11 of 13 people found the following review helpful
Bach HIP replacement,
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This review is from: Bach: Six concertos for the Margrave of Brandenburg (Audio CD)
Well, historically informed performances are beginning to come full circle.
Like Sante Fe Listener, my first complete set of Brandenburg Concertos was Britten conducting the English Chamber Orchestra, back in the 70s, and it has been my favorite. A cozy performance, warm acoustic, full sound, on modern instruments. It was my anodyne for a rainy day, like having a crackling fire going.
Then came the "authentic" or "period instrument" advocates: young turks like Nikolaus Harnoncourt and Gustav Leonhardt. There was an obvious reaction against the prevailing trends of overburdening the old Masters - Bach in particular. Slow overly-reverential speeds and heavy orchestrations seemed to have obscured things.
The "young turks" came out with a Brandenburg set performed by something called the Concentus Musicus. It was an amazing, even subversive contrast between the modern approach and this initial foray into HIP-dom. Buoyant tempi, less interpretive freedom, dampened vibratos, smaller ensembles with more transparent techniques. It was a revelation, but it couldn't replace Britten's warmth for me.
Harnoncourt, et al, opened the way for what became the fully accepted, ascendant HIP movement that employed period instruments and techniques and reassessed everything, including Beethoven, Schumann, Brahms, and Berlioz!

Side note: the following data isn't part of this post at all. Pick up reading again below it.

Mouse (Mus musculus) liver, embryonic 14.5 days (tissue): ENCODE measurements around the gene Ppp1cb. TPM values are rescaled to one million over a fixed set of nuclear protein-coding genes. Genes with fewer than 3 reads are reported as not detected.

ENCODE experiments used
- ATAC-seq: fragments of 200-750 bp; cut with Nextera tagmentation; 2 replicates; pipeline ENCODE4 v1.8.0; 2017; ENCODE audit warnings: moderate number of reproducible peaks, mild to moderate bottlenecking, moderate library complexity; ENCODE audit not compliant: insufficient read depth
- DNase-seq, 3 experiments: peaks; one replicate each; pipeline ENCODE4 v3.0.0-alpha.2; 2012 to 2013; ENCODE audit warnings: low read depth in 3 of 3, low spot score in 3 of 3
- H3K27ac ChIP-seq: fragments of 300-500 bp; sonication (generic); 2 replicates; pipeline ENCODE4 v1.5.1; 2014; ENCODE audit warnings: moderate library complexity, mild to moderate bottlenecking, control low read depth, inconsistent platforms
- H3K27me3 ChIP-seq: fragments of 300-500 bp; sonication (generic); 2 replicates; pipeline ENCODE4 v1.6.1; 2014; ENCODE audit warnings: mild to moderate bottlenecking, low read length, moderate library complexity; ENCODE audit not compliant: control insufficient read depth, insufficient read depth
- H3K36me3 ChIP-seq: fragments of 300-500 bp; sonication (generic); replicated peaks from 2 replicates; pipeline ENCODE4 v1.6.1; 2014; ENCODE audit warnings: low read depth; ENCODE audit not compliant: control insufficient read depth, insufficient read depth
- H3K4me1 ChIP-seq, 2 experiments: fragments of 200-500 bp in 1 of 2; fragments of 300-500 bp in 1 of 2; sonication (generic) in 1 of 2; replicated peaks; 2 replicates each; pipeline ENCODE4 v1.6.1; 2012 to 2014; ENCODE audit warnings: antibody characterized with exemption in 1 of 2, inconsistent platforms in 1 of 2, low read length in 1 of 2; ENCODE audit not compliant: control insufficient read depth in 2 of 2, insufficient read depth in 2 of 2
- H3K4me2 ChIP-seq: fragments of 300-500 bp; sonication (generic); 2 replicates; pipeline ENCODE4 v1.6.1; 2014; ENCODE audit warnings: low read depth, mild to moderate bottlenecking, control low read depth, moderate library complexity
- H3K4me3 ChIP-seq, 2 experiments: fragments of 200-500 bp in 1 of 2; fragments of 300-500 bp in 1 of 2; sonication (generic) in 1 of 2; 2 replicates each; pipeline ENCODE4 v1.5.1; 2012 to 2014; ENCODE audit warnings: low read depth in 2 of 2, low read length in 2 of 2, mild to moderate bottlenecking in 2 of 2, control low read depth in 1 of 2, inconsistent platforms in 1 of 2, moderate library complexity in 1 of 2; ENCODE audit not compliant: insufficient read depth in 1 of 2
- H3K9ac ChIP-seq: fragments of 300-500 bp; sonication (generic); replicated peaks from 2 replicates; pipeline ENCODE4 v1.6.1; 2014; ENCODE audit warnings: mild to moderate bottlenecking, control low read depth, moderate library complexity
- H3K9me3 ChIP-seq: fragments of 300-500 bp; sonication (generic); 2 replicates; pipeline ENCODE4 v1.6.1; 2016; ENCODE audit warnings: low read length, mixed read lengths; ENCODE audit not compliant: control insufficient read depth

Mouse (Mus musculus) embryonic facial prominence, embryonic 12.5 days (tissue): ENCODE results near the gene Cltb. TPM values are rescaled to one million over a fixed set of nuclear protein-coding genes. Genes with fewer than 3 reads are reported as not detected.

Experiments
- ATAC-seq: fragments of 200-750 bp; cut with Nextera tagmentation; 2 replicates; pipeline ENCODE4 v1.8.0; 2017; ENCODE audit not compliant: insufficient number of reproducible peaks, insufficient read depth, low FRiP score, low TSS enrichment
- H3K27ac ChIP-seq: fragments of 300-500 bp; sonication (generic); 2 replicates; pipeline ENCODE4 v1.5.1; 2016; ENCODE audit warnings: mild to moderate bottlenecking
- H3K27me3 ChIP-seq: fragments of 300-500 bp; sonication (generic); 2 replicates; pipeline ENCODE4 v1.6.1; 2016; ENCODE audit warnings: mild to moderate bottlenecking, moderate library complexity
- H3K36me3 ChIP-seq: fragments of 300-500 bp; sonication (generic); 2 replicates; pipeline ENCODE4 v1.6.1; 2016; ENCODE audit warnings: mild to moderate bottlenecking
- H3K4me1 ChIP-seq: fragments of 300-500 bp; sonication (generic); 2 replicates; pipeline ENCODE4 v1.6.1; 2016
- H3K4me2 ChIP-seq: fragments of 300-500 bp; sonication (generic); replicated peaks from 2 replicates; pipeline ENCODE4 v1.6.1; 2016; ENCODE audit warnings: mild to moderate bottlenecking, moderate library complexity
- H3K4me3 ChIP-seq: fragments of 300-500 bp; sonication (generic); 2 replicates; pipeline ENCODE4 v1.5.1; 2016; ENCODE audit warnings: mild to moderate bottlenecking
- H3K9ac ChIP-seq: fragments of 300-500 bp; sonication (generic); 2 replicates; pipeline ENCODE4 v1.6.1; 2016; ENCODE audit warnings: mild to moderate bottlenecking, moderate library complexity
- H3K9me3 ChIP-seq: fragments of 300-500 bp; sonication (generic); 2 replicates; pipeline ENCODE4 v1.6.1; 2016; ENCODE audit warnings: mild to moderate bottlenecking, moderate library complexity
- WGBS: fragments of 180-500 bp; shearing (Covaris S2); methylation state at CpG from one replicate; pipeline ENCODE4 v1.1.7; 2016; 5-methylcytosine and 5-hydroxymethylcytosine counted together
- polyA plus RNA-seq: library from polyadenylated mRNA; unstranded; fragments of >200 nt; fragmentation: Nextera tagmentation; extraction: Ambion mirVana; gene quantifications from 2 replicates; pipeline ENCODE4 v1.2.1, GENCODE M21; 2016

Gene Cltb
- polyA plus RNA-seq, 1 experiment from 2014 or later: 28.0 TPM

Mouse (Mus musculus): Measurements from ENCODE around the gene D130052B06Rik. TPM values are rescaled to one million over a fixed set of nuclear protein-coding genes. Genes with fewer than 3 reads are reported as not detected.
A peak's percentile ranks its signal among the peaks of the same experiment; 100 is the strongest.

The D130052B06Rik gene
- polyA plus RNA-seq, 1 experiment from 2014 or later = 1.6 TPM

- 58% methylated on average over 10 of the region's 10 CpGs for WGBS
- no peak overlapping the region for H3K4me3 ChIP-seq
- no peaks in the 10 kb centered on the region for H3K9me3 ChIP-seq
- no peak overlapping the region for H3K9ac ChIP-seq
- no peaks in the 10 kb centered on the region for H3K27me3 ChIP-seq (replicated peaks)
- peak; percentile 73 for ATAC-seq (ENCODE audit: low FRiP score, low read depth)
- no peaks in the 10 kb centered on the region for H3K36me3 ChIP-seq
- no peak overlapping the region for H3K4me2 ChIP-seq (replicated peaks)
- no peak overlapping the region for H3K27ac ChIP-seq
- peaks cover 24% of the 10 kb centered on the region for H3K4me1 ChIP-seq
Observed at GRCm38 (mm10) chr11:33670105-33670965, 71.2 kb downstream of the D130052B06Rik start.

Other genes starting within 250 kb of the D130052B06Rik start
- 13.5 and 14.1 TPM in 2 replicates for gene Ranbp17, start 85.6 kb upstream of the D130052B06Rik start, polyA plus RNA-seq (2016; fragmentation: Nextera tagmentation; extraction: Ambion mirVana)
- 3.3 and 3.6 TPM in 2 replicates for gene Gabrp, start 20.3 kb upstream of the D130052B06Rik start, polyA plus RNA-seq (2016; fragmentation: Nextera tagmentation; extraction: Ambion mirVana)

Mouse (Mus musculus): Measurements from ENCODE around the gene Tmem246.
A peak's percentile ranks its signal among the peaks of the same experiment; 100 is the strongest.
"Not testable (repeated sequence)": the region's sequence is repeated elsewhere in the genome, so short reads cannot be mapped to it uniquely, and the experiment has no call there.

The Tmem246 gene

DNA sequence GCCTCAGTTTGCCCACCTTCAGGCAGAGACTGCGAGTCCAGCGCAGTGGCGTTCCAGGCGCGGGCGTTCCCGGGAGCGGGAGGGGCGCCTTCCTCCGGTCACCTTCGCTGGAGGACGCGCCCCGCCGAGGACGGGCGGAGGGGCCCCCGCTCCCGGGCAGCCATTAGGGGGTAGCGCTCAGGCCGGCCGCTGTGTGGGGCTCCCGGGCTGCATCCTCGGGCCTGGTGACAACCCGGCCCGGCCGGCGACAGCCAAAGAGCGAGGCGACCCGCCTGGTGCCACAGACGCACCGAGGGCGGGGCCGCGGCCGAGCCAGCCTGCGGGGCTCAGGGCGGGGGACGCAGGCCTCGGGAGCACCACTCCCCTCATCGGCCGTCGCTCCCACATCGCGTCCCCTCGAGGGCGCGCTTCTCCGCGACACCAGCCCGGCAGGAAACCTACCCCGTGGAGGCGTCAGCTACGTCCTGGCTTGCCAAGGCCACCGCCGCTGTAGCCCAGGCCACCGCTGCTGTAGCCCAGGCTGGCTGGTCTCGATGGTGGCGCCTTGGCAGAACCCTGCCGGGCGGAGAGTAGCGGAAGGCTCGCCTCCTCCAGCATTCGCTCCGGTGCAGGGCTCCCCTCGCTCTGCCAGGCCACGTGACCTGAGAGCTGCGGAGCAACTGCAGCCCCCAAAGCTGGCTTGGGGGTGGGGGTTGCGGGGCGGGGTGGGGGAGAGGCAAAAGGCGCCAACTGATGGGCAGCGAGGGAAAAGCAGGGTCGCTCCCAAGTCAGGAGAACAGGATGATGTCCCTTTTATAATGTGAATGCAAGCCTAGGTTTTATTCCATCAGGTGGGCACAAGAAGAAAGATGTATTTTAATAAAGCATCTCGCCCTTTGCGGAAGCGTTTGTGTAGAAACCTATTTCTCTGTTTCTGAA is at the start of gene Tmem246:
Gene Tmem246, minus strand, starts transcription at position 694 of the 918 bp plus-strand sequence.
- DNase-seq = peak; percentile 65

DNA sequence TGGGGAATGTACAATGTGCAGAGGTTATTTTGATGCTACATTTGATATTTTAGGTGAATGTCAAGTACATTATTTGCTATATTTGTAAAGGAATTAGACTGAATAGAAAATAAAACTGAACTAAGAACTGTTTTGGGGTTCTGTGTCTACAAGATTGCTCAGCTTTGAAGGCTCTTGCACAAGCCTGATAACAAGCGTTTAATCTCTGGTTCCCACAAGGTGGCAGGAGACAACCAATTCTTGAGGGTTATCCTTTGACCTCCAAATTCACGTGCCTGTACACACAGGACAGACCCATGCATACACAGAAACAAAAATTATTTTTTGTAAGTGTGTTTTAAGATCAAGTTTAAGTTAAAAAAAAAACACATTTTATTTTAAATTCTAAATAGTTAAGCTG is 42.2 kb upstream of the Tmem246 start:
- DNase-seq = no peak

Things didn't stop there. Further evolution has occurred to where we've had interpretations that use modern instruments but employ HIP techniques and tempi (check out David Zinman's Beethoven and Schumann symphonies, for example).
And now we have this wonderful recording by Pinnock and his ad hoc Brandenburg Ensemble. He has brought things full circle by employing period instruments, but incorporating some of the characteristics of modern performances! Tempi are not single-mindedly fast, more rubato adds a sense of freedom and emotion, string sounds are warmer not quite as thin, the use of a small chamber ensemble, experimentation with "baroque" pitch, conducted from the harpsichord... - it is a wonderful synthesis of historical and modern approaches, with amazingly ambient sound quality to boot!
I've anticipated something like this. Now that it's here, I am replacing Britten's recording with Pinnock's HIP-er approach as my favorite set of Brandenburg Concertos.